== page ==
USDA Picks Missouri Office Building As Its Kansas City Site
The U.S. Department of Agriculture is renting permanent office space for two of its research agencies in downtown Kansas City, Missouri, despite the union concerns that relocation from the nation's capital has left the agencies critically understaffed and lacking vital expertise.
Secretary of Agriculture Sonny Perdue said in a news release Thursday that the agencies had been "hard at work" at a temporary site in the city for the past month and that the signing of a permanent lease was "an important next step to facilitate their long-term efficiency, effectiveness, and service to our customers."
The USDA announced plans in June to move roughly 550 employees of the Economic Research Service and the National Institute of Food and Agriculture by the end of September to the Kansas City area. Congressional delegations and the governors of Kansas and Missouri heralded the high-paying jobs and economic boost the relocation would bring to the region, as well as the benefits to the nearby producers the agencies serve.
"The region is not only a hub for agriculture in America's heartland, but it is also proving to be a diverse talent pool in proximity to many land-grant and research universities," Perdue said.
The USDA will also be partnering with the University of Missouri and Kansas State University to host a joint career expo at Kansas State Olathe on Nov. 6.
"It is a great way to introduce our agencies to the communities there," USDA spokeswoman Tara Weaver-Missick said.
But critics complain that the relocation has hollowed out years of specialized experience and that the pace of hiring at the Kansas City site has been too slow.
Laura Dodson, an agricultural economist and union representative at the Economic Research Service, said USDA fired three-quarters of its highly trained research staff who refused to relocate. The department's hiring efforts in Kansas City can't fill that expertise gap in a few months or even in five years, she said.
"These are jobs that always required a national job search, even when we were in D.C.," Dodson said. "There are a handful of experts in each of these fields in the country and convincing somebody to take these jobs when you are still in the crosshairs of this administration is not an easy task. I don't think we will get restaffed to full levels in any reasonable time span."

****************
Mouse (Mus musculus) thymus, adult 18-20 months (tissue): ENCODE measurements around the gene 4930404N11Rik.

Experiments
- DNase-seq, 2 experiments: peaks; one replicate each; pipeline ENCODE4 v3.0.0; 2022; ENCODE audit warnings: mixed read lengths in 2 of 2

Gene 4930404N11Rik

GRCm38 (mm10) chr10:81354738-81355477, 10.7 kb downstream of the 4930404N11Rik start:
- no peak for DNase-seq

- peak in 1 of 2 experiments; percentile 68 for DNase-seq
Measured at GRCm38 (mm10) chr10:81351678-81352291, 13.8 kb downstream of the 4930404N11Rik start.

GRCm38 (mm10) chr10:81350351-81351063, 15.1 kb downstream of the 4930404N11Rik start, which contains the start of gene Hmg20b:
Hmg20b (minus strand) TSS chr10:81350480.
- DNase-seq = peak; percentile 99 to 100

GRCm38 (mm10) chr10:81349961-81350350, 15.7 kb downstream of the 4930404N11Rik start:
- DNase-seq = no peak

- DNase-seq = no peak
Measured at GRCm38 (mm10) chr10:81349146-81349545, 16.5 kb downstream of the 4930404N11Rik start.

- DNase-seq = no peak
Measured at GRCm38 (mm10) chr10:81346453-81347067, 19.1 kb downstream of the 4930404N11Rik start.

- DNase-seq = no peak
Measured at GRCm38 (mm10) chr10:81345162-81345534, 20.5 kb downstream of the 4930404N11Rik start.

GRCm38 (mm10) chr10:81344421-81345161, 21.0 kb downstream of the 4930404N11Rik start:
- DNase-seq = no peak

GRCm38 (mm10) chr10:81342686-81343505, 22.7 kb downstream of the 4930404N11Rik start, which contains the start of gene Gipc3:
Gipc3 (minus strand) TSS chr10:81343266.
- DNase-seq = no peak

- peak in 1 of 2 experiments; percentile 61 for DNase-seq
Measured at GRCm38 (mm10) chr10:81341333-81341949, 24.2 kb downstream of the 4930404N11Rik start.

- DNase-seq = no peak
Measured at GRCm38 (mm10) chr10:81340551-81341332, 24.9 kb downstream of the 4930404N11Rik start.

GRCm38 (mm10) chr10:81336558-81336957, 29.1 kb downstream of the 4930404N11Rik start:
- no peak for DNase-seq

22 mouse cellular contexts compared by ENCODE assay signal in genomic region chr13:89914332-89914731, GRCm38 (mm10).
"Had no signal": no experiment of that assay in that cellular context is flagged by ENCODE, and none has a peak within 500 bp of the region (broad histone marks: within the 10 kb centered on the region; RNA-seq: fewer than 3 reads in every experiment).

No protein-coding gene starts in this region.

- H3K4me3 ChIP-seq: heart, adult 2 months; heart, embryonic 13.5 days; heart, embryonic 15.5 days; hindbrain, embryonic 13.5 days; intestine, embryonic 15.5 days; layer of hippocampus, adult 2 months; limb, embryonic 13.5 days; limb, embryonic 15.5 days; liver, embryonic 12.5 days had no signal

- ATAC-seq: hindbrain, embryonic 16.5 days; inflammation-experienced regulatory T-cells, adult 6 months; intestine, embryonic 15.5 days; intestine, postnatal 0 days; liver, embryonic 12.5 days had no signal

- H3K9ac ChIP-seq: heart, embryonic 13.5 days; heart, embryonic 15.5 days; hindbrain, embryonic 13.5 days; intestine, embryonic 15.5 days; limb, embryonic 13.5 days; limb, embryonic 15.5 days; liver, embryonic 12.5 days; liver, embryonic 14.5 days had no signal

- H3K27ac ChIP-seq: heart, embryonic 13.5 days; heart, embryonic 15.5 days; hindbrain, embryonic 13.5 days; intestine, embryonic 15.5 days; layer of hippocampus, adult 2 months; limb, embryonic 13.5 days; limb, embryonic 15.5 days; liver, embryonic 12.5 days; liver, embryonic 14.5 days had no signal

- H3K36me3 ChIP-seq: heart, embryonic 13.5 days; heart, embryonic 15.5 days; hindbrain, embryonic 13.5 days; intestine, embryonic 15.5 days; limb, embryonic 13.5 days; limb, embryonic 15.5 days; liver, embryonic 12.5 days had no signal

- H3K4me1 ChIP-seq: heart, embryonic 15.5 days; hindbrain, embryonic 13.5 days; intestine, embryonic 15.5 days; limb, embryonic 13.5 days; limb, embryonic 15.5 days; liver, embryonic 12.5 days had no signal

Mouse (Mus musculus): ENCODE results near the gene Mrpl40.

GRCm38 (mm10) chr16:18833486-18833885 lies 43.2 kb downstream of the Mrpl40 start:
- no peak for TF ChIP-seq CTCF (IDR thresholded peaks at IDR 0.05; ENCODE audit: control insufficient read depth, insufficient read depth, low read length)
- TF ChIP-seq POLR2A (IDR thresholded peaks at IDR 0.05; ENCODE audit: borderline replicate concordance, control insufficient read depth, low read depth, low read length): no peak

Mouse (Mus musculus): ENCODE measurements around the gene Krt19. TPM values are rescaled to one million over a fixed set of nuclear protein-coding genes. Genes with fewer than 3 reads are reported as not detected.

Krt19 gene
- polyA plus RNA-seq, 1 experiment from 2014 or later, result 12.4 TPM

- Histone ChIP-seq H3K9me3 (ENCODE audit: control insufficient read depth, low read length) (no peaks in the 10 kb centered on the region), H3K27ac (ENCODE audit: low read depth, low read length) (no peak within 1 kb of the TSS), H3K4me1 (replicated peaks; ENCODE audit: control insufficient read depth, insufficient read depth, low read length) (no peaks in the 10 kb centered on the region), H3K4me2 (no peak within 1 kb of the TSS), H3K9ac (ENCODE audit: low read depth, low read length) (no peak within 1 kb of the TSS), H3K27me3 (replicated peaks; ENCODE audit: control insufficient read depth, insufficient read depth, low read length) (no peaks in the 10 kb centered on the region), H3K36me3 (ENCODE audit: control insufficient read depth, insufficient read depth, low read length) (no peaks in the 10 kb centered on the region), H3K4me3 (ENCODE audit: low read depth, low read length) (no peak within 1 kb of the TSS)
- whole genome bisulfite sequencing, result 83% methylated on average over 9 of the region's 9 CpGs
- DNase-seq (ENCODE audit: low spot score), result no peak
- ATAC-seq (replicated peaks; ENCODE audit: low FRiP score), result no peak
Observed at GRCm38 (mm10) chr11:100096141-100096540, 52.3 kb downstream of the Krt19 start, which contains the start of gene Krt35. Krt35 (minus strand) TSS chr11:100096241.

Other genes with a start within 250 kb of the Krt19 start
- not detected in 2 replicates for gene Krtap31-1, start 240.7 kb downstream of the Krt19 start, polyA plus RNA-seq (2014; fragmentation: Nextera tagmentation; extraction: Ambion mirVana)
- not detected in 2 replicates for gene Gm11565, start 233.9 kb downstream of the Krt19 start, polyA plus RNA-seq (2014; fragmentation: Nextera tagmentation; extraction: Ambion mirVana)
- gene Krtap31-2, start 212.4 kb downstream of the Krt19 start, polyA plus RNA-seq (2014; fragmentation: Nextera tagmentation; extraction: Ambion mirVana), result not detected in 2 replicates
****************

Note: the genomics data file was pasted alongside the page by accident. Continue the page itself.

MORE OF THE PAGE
USDA data suggests hiring has been slow so far. As of the pay period ending Oct. 12, the Economic Research Service had only 30 employees onsite in Kansas City — including 17 new hires — with 69 employees permanently remaining in Washington, D.C. The National Institute of Food and Agriculture had 62 employees, including nine new hires, in Kansas City with 18 employees remaining in the capital.
The department said it is the process of recruiting more than 100 new staffers for both agencies in Missouri. It has extended relocation dates for some existing workers and brought in retirees, short-term contractors and employees from other federal agencies to help with the transition.
"The workload right now is unsustainable — we have people that are doing four or five times as much work as they were doing previously," said Tom Bewick, a union representative at the National Institute of Food and Agriculture and national program leader for horticulture.
Among those who were pleased with the selection is U.S. Sen. Jerry Moran of Kansas who praised it as a positive development for the regional economy and said he was committed to working with his colleagues in a bipartisan way to secure the resources necessary for USDA to complete the move.
"Bringing these two important ag research agencies closer to the people they serve and the leading research institutions that support their mission is the right move," said U.S. Sen. Roy Blunt of Missouri.
Kansas Gov. Laura Kelly called it a victory for the Kansas City region and both states, saying "we are pleased to welcome the economic impact of these high-paying jobs in our communities and state."
Missouri Gov. Mike Parson said, "USDA's investment will benefit both Missouri and Kansas for years to come."